Aid is getting into Nagorno-Karabakh, but the U.S. State Department says it could be days before a mission of international observers is organized.

That may be too little, too late.

NIKOL PASHINYAN, PRIME MINISTER, ARMENIA (through translator): Analysis of the situation shows that in the coming days, there will be no Armenians

left in Nagorno-Karabakh. This is an act of ethnic cleansing.

MCLEAN: There also won't be anything resembling an independent state either. The president of the break-away Armenian majority region says, the

self-declared republic of Nagorno-Karabakh ceases its existence. Clearly, not by choice, but due to the current difficult military political

situation. And to ensure that ethnic Armenians including the militants who lay down their weapons can get out.

Well over half of the Nagorno-Karabakh population has reached Armenia. And officials say the pace has not slowed down. They come packed into cars,

buses or in the backs of trucks, carrying whatever they can. Some, overwhelmed by their sudden new reality.

UNIDENTIFIED MALE (through translator): We had horrific days. I could have never imagined that we would come to this point. We're leaving our caravan

(ph) and going away.

MCLEAN (voice-over): Zhaklin Avetisyan is a doctor in Armenia, seeing patients soon after they arrive, hungry, stressed, depressed or worse.

DR. ZHAKLIN AVETISYAN (through translator): The situation is very bad, especially for the children. They mostly have a cold. For example, one

group came in a open body car. They were under the rain for two days. Imagine how cold and soaked they were.

MCLEAN (voice-over): Prominent business man, philanthropist and former state minister of the separatist government, Ruben Vardanyan, did not make

it to Armenia. Video published by Azerbaijan's security services showed him being forcefully led into a cell by masked soldiers.

Now he has been accused of financing terror and involvement with illegal armed groups, though Baku has not presented evidence. And the forces that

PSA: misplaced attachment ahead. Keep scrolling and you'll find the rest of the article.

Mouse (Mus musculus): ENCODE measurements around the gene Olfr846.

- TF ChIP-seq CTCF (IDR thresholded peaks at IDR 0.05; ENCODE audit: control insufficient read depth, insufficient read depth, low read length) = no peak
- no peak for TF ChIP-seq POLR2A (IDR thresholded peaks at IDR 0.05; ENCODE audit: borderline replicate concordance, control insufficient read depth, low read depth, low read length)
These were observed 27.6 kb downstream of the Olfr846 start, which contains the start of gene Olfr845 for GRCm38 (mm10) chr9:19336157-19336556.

Azerbaijan considers illegal, Armenian separatists considered their legitimate army -- Scott McLean, CNN, London.


KINKADE: For more on all this, I want to bring the Armenian ambassador at large, Edmon Marukyan. He joins me now from Armenia.

Good to have you with us.


KINKADE: Ambassador, tens of thousands of people have now fled the region. According to our interviews, they are hungry, traumatized, some with just

the clothes on their back. Even a newborn baby, just two weeks old, one of the many fleeing with their family.

How would you describe what's unfolding?

MARUKYAN: So what's happening, it's very well organized, first of all, very well planned and organized and executed ethnic cleansing against

peaceful people of Nagorno-Karabakh. And at this moment, already 78,000 people crossed the border.

And of course, it is a big humanitarian crisis for Armenia as well because a small country with small resources, it's a very big crisis. We expect

more and more.

And after this invasion, after Azerbaijani military attack on September 19, Armenian people, people in Nagorno-Karabakh, they cannot imagine how

they're going to leave their ancestral homeland because of these attacks, because of these violations, mass violations.

And no one guaranteed the rights and securities under any mechanism before we were talking about international mechanism. Under any mechanism, to

leave and continue (INAUDIBLE) their homeland.

So they are, all of them, they are forced to leave their ancestral land and they are refugees now in Armenia. So to me, as a lawyer, it is a violation,

it is a crime against humanity. And it is clearly well orchestrated ethnic cleansing committed by the leadership of Azerbaijan.

KINKADE: Ambassador, the government of the self declared republic Nagorno- Karabakh has been forced dissolve parliament and the president of the region says it will cease to exist from next year.

What does that mean --


KINKADE: -- for those that stay behind?

MARUKYAN: Well, you know what?

In what condition is the, you know, the president of the Nagorno-Karabakh sign this document?

In what condition he is?

In what condition they are?

So we are talking about people who became hostages in this military attack without -- by any protection, without any right, without any guarantees.

As you know, already, we have illegally detained people from a (INAUDIBLE) bridge and, you know, (INAUDIBLE) the people to human rights, to secure the

right to life and to protect them from torturers.

But this is happening and they already have more information coming, they have lists of about a couple hundreds people, to detain and bring them to

Baku prisons. Until now, we have (INAUDIBLE) in Azerbaijan, Azerbaijani prison. Also Syrians (ph) in Azerbaijani prisons, who were kept with

violation of this (INAUDIBLE) statement.

It was signed in November 2020.


KINKADE: And just to be clear, Nagorno-Karabakh has been home to Armenians for centuries. But internationally, it's recognized as being part of

Azerbaijan. The foreign policy advisor to Azerbaijan's president spoke in Brussels on Tuesday. And he had this to say.


HIKMET HAJIYEV, FOREIGN POLICY ADVISER TO THE PRESIDENT: Azerbaijan doesn't have any (INAUDIBLE) goals and objectives of the sovereign

territory of the Republic of Armenia. That is not completely out of Azerbaijan's agenda.

Azerbaijan is only intruding there so (INAUDIBLE) integrity and also recent counterterrorism actions on the ground for very limited and local by nature

and it was a very short period of time that has been engaged.


KINKADE: So he speaks very fast but basically he was saying that Azerbaijan doesn't have any military objectives. This battle to retake the